Cucumbers are halved and quartered and then eigthed (is that a thing?). Basically, make some bite sized pieces. For good measure, I also added some chopped up red bell pepper. Next, we mix the oils and seasoning together to make a nice dressing. This is then poured over the vegetables and tossed to combine.

 It's that simple. And now you can have a break from pasta salad!

  • 1 cucumber
  • 1 red bell pepper
  • 1 teaspoon salt
  • 1 Tablespoon rice vinegar
  • 2 teaspoons sugar
  • 2 teaspoons soy sauce
  • 1/2 teaspoon sesame oil
  • 2 sliced scallions
  • 1 clove of garlic, minced
  • Pinch of red pepper flakes
  • 1-2 Tablespoons chopped cilantro
  1.  In a medium bowl, add the chopped cucumber and pepper. Sprinkle with salt and allow to sit.
  2. In a small bowl, combine the vinegar, sugar, soy sauce, sesame oil, scallions, garlic and red pepper flakes. Whisk together until combined.
  3. If water has gathered in the bowl with the vegetables, drain before pouring the dressing over the cucumber and pepper. Toss to combine.
  4. Serve chilled and topped with cilantro.

Monday, July 13, 2015

Peanut Butter Granola

Not too long ago, I tried to make my own granola bars and it kinda sorta maybe worked. I mean, they required a fork and some wax paper to eat but they were chocolatey and delicious. Maybe I should have taken a step back and started with plain old granola. Yup, let's start there.

Granola is a remarkably easy thing to make and I can't believe it's taken me this long to try it out. As far as I can tell, you can add whatever dried fruits or nuts you want to this and toast it to crunchy perfection. Pinterest is getting alarmingly good at suggesting pins for me so along came this granola.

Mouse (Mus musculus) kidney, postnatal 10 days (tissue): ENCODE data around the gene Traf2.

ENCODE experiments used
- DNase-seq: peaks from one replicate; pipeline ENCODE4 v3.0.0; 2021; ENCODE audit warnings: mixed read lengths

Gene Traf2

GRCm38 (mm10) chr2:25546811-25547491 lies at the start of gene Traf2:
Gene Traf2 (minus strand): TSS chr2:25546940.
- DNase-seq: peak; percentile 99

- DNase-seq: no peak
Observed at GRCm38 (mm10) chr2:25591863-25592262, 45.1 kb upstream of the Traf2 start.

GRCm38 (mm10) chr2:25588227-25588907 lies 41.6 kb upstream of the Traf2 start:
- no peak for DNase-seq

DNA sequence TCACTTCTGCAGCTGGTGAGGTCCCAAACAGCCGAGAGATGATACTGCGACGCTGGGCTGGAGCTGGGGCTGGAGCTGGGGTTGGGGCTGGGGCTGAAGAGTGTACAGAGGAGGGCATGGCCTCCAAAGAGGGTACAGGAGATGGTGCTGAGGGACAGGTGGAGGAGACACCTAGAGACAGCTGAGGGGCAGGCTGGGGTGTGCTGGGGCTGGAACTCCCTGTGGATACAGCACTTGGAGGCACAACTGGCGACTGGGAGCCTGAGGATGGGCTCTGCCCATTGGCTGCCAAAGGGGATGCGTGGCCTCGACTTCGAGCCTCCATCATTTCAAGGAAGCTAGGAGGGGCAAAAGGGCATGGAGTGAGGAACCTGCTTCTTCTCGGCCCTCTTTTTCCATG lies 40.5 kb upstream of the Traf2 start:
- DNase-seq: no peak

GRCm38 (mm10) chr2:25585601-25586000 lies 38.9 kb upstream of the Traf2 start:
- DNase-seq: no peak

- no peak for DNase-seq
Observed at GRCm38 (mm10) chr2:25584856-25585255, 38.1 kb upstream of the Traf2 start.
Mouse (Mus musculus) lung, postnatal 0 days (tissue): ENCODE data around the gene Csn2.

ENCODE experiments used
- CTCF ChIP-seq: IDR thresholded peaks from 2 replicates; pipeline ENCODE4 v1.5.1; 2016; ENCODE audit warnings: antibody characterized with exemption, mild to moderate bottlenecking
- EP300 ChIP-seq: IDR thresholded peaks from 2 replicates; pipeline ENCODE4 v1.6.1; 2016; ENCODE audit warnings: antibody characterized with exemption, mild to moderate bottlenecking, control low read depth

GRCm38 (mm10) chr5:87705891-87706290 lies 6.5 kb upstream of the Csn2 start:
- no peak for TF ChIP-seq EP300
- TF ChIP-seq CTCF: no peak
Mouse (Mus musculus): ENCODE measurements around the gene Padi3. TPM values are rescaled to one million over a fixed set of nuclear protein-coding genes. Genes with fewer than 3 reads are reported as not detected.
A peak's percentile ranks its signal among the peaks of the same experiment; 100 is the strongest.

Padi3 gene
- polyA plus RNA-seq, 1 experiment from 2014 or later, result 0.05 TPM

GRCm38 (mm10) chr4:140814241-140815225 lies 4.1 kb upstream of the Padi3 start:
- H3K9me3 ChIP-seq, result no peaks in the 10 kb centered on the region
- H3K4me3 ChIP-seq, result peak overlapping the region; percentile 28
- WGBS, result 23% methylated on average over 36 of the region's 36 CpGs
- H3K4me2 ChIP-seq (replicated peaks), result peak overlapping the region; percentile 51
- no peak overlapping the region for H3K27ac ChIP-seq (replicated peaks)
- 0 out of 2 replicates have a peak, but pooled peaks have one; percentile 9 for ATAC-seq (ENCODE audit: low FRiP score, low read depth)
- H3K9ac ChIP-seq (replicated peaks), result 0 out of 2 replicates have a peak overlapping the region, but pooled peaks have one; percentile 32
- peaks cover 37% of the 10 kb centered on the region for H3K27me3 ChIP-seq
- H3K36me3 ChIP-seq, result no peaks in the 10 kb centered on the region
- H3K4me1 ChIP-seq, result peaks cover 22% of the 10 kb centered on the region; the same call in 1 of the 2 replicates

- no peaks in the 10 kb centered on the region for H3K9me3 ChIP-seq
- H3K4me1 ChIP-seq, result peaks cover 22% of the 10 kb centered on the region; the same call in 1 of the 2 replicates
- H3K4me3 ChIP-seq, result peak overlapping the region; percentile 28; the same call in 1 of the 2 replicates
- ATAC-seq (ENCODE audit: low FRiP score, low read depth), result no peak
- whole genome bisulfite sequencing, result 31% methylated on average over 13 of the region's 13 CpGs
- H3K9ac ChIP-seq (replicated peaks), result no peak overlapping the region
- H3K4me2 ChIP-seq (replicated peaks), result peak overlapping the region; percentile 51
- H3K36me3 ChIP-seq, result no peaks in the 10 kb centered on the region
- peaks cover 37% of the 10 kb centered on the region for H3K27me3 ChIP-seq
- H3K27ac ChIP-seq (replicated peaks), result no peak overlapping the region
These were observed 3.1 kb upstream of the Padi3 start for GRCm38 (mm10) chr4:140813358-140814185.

I'll admit, in the spirit of honesty and amateur cooking, that even with only 3 ingredients, I had to throw out the first batch because I messed it up. Just like when I try to melt chocolate in the microwave, I burned the peanut butter during the melting process. I had more peanut butter but no more honey so off went the oven, back in the container went the oats, back on the couch with Netflix I went in my despair.

 Fast forward a couple of hours and I had purchased new honey and melted it with the peanut butter in a saucepan instead. A hair dryer probably would have worked too. Once this is all melty, it gets poured over the raw oats and stirred. I think this is also how little protein bites are made, according to the other suggested pins on my Pinterest feed. The peanut butter coated oats are spread on a baking sheet lined with parchment and baked for around 30 minutes or until darkened and dry.

I think what spawned the decision to make this was wanting to combine peanut butter and bananas, something I have honestly never done before. But my best friend in high school had half a peanut butter and banana sandwich for lunch every day (all 4 years) so it couldn't be toooo bad. Great success! Crunchy granola with some milk and banana made my morning all week long.

  • 2 cups old-fashioned oats
  • 1/4 cup of honey
  • 1/4 cup of peanut butter
  1. Preheat the oven to 325. Line a baking sheet with parchment paper and set aside.
  2. In a medium bowl, measure out the oats and set aside.
  3. In a small sauce pan, combine the peanut butter and honey. Heat over medium heat until smooth and combined.
  4. Pour the peanut butter mixture over the oats. Stir until all pieces are coated.
  5. Spread the coated oats out on the baking sheet so it's evenly distributed.
  6. Bake the oats for about 30 minutes or until no longer soft. Allow to cool completely before storing (or eating) to get the extra crunch.